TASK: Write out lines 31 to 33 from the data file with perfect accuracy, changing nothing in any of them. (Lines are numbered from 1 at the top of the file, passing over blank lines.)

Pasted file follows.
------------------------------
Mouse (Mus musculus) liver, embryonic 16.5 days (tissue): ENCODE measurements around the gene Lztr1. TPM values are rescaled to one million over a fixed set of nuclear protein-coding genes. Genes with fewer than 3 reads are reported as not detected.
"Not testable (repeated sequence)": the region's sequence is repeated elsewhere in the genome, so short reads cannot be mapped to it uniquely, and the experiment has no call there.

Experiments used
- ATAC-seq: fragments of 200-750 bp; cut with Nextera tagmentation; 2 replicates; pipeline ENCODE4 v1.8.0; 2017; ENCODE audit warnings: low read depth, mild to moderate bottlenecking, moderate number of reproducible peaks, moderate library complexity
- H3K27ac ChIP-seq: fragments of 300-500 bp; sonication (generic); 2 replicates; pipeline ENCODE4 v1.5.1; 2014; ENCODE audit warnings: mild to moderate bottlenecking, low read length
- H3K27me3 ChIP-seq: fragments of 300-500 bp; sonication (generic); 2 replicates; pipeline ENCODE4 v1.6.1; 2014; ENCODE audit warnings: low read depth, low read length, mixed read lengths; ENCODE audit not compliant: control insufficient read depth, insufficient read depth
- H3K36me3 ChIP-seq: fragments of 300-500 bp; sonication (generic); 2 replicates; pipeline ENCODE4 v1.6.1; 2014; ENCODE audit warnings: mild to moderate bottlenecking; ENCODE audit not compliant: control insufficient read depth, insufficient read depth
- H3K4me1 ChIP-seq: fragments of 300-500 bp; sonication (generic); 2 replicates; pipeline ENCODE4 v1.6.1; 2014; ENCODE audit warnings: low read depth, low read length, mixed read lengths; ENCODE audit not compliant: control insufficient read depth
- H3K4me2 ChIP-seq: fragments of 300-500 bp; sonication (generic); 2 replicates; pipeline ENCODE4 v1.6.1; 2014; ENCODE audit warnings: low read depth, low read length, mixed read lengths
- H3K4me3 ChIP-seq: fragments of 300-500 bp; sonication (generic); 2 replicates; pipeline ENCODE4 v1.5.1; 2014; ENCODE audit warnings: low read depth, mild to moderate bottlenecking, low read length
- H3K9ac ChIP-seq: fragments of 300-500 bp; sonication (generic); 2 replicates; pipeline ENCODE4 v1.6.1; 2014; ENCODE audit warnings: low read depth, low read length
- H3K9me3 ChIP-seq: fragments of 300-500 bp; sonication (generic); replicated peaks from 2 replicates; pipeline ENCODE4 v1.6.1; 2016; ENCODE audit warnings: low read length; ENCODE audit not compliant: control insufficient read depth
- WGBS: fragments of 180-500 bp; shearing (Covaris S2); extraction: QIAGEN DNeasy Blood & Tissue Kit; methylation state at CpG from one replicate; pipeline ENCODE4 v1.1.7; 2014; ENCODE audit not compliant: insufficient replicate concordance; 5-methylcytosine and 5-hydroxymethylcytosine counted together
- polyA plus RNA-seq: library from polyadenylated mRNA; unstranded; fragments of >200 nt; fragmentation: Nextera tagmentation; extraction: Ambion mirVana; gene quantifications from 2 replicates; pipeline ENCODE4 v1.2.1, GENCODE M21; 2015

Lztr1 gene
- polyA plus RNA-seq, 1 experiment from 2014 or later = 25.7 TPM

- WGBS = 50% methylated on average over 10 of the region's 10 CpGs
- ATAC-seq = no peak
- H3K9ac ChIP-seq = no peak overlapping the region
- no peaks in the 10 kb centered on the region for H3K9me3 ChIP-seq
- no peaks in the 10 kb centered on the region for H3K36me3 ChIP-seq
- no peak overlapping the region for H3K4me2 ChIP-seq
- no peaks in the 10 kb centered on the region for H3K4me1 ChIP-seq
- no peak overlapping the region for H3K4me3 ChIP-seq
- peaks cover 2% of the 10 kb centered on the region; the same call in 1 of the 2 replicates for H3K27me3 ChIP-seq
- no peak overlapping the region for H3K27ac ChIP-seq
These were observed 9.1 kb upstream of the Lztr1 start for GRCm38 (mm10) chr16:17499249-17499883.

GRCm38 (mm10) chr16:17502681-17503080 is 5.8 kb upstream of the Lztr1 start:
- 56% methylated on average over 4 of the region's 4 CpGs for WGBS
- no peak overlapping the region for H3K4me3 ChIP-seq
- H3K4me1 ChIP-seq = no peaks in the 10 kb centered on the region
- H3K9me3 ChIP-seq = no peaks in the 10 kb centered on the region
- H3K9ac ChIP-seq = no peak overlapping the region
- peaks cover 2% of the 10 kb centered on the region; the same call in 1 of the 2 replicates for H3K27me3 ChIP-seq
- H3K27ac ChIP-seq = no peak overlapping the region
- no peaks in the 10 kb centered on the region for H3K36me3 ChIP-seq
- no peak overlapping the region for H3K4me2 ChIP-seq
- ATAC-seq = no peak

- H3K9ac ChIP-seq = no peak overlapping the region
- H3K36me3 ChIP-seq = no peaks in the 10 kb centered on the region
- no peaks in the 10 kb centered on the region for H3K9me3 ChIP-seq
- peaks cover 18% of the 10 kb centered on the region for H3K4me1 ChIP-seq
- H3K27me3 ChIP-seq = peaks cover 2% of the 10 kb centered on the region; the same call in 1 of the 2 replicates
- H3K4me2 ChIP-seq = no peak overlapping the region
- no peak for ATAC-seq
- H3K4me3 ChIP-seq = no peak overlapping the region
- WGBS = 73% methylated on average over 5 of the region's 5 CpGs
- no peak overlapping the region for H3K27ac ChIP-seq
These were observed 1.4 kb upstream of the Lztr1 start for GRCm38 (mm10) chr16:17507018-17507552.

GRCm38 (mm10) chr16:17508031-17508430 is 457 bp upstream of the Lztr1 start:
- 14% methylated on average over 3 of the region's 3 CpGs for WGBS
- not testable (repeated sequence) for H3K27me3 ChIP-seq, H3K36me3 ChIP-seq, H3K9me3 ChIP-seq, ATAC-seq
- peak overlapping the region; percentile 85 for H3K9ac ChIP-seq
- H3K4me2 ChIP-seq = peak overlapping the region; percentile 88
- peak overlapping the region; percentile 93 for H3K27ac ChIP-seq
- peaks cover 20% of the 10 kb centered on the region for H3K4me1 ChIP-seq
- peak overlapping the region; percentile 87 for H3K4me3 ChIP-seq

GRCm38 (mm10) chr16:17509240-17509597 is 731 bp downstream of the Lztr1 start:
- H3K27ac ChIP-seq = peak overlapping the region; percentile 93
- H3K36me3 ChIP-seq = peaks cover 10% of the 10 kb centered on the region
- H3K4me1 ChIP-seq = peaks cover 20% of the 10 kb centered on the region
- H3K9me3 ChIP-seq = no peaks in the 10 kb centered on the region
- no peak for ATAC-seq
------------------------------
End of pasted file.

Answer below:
- H3K4me1 ChIP-seq = no peaks in the 10 kb centered on the region
- H3K9me3 ChIP-seq = no peaks in the 10 kb centered on the region
- H3K9ac ChIP-seq = no peak overlapping the region